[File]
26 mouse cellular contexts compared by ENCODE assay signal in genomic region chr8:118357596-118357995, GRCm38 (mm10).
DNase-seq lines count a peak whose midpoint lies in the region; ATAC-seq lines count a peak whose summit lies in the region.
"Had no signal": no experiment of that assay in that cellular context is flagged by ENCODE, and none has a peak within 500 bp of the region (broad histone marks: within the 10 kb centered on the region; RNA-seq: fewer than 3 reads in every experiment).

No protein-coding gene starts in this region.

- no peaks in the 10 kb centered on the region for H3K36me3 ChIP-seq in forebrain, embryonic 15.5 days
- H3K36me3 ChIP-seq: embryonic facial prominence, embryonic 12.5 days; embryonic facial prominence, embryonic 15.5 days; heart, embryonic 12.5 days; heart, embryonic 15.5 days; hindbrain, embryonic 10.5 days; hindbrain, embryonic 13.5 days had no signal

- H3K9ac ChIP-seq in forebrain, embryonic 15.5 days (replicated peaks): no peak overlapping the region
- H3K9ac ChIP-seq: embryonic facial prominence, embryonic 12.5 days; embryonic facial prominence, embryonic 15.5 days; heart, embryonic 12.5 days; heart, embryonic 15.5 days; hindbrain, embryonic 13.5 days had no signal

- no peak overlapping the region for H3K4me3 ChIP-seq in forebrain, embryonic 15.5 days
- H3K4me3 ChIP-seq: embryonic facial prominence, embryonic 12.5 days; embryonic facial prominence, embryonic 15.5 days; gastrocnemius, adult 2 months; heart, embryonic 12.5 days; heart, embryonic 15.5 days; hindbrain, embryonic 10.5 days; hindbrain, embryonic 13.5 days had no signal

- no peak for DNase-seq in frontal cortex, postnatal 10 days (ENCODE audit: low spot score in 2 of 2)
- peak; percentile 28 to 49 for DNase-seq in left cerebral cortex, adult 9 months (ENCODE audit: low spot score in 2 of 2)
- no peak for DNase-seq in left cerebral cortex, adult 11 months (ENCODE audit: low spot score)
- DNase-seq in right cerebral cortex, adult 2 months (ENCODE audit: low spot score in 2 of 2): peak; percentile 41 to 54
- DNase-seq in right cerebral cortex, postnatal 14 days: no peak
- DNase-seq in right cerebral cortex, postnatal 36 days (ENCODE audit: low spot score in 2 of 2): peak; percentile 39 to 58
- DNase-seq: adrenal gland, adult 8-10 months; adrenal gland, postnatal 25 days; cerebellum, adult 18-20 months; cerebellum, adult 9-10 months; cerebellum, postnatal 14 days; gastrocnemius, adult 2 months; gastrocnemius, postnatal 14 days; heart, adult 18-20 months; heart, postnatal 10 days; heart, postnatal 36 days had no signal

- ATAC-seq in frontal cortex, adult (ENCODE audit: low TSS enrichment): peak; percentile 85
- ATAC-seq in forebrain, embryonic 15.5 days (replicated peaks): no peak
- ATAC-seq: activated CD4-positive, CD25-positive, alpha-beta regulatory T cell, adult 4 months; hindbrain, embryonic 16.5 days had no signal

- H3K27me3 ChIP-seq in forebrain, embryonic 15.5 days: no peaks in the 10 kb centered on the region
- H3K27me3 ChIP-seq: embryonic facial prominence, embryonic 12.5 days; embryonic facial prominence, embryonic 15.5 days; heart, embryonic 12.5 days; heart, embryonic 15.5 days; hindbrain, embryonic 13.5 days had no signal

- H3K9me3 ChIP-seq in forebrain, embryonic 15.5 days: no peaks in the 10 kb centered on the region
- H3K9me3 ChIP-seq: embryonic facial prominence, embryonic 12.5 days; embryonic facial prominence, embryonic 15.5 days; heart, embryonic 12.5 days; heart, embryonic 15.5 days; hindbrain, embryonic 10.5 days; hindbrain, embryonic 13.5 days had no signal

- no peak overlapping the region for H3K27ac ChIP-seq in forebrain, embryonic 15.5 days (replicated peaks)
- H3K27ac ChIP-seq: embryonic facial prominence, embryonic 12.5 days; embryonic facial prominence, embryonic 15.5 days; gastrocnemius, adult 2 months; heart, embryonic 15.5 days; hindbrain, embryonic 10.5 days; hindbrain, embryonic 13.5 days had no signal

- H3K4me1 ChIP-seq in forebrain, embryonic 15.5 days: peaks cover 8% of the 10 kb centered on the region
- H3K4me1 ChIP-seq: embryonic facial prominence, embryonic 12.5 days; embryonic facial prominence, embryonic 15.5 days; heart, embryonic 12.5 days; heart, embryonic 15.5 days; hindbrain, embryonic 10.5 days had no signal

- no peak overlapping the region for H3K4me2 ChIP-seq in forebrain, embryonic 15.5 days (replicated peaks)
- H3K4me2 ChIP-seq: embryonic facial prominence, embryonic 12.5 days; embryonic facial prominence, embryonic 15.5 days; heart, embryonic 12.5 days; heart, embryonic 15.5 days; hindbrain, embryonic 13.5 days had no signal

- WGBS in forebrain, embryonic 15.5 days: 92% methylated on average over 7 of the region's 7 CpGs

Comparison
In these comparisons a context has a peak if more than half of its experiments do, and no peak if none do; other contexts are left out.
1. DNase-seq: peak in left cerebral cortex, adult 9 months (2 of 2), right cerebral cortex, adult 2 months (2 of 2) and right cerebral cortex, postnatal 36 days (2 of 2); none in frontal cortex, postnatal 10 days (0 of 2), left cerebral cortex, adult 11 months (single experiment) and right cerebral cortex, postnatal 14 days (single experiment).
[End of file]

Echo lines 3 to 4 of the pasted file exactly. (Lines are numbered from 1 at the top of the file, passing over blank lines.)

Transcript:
"Had no signal": no experiment of that assay in that cellular context is flagged by ENCODE, and none has a peak within 500 bp of the region (broad histone marks: within the 10 kb centered on the region; RNA-seq: fewer than 3 reads in every experiment).

No protein-coding gene starts in this region.